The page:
Kevin McKenny writing in the Guardian about the release of the Lockerbie Bomber, says that “Kenny MacAskill’s decision to free Megrahi is a tribute to our decency”. He describes the how the Scottish minister walked the lonely road for truth, justice and the compassionate way.
Nothing in his experience of life or politics could have prepared Kenny MacAskill for the walk towards that podium last Thursday and I wondered if he would endure the ordeal ahead. Scotland’s justice minister, an honest journeyman in the minority part-government of a relatively unimportant country, had nothing beyond a desire to see that natural justice must prevail as he pondered his decision to show compassion to Abdelbaset Ali Mohmed al Megrahi.
In other news the Independent says “British trade with Libya set to soar”. Greg Walton writes “with the Lockerbie bomber’s release, Gaddafi’s gates swing open to UK firms as his massive building programme begins”. Both articles appeared within a short time of each other and it makes you wonder how the public will ultimately regard the entire issue. Personally I don’t think the public will mind much. They are resigned to being sold out by politicians. They’ve come to expect it. If there’s any reaction, it will be at the sanctimony which they may find irritating.
Politicians can level with us. Can’t they just say, “hands up!” Do they have to add, “it’s for the children”? Would they mind not describing every trillion dollar deficit as “an investment”? Is it absolutely necessary to describing pulling the plug on grandma as “end of life care?” We can read. We know what it means when grandma attends church service, lying in a coffin, with cotton sticking out of her nose. It’s called “savings”. But isn’t it possible, just once, for our dear leaders to say, “I’m here to steal every penny you’ve got”? Why add insult to injury? Is it because they think we’re too stupid to realize we’re being had?
Rich Lowry at the National Review made a plea for politicians to stop insulting people when they’re down. Please just kick them in the face already, he asks. Don’t pretend you care when you’re plying the steel-capped boot on the human face. Lowry writes:
The Obama team is saddled with a foundering health-care strategy. But it has a fallback plan — relying on the sheer dimwitted gullibility of the American public. How stupid do they think we are?
Stupid enough to think that a new $1 trillion health-care entitlement is just the thing to restore the country to fiscal health. …
Stupid enough to consider it wise to use several billion dollars in cuts from Medicare to create a new entitlement rather than to forestall Medicare’s own looming insolvency, currently projected for 2017.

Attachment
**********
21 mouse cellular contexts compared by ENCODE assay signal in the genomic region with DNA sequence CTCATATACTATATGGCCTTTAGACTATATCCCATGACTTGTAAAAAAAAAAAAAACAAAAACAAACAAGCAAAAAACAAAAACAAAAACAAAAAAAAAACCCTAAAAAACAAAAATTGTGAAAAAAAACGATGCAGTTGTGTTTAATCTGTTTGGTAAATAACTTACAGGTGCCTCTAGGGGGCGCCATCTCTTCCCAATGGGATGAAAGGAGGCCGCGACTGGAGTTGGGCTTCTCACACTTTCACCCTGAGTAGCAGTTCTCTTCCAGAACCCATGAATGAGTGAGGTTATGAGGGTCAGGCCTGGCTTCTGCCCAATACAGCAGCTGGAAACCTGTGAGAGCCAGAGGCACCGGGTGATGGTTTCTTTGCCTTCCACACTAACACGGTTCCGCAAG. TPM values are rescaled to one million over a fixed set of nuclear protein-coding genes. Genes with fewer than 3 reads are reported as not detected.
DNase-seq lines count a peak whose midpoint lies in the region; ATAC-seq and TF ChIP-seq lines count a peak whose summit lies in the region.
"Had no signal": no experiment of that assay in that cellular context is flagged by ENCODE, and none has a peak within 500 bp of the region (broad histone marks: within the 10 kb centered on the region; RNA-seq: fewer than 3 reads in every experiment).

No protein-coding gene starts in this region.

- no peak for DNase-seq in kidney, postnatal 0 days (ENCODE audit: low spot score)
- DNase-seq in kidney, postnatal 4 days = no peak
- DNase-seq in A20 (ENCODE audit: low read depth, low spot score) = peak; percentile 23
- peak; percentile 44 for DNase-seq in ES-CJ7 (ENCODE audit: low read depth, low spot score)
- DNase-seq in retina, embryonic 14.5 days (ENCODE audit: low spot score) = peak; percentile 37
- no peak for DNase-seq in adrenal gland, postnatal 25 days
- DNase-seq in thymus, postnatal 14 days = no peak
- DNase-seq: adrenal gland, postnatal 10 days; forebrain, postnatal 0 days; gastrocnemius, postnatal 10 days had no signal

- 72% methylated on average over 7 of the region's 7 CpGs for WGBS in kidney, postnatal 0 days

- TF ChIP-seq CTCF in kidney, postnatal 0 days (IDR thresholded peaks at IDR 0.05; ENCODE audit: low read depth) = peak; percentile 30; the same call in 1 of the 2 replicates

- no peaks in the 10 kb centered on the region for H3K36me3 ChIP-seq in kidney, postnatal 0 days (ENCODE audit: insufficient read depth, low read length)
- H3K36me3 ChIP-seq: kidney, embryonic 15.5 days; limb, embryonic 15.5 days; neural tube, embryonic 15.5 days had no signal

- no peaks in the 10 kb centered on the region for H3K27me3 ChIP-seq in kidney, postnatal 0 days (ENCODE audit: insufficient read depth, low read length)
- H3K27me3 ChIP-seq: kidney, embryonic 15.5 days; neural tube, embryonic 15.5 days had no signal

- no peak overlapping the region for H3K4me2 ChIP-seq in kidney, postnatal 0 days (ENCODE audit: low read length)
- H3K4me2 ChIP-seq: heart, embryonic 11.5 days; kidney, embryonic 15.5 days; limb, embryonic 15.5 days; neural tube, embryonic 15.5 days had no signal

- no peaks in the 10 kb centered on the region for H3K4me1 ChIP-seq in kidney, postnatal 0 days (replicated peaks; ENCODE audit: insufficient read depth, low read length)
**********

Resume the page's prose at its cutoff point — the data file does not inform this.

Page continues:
Stupid enough not to notice that the “public option” was explicitly designed by the Left as a stealthy path to single-payer, even as liberals continue to talk and write about its ultimate purpose openly…
Stupid enough to condemn ordinary people angry and frightened enough to show up at town-hall meetings in every corner of the country as the product of an “astroturfing” conspiracy. …
And stupid enough not to be offended at how contemptibly stupid they think we are.
P.T. Barnum may have never said the famous line “there’s a sucker born every minute”. The words were probably uttered by David Hannum, who had a rival freak show and thought audiences were dumb for paying pay to see Barnum’s rip-off exhibit, even though both their shows were fakes. Barnum may have never coined the famous quote, but Wikipedia says he wished he had. “Barnum’s fellow circus owner and arch-rival Adam Forepaugh attributed the quote to Barnum in a newspaper interview in an attempt to discredit him. However, Barnum never denied making the quote. It is said that he thanked Forepaugh for the free publicity he had given him.” A leader might survive a reputation for being dishonest; it’s being regarded as stupid that’s fatal to leadership. That’s for the herd.
The herd’s motto should be that of the man condemned, immersed to his nostrils in a hellish lake of effluence. “Don’t make waves, don’t make waves.” Being in the public means that you’re part of the audience, watching the freak show. You’re already took. But lower still than being swindled, is not knowing that you are. Sure Kenny, a tribute to our decency. And a monument to our assumed stupidity.
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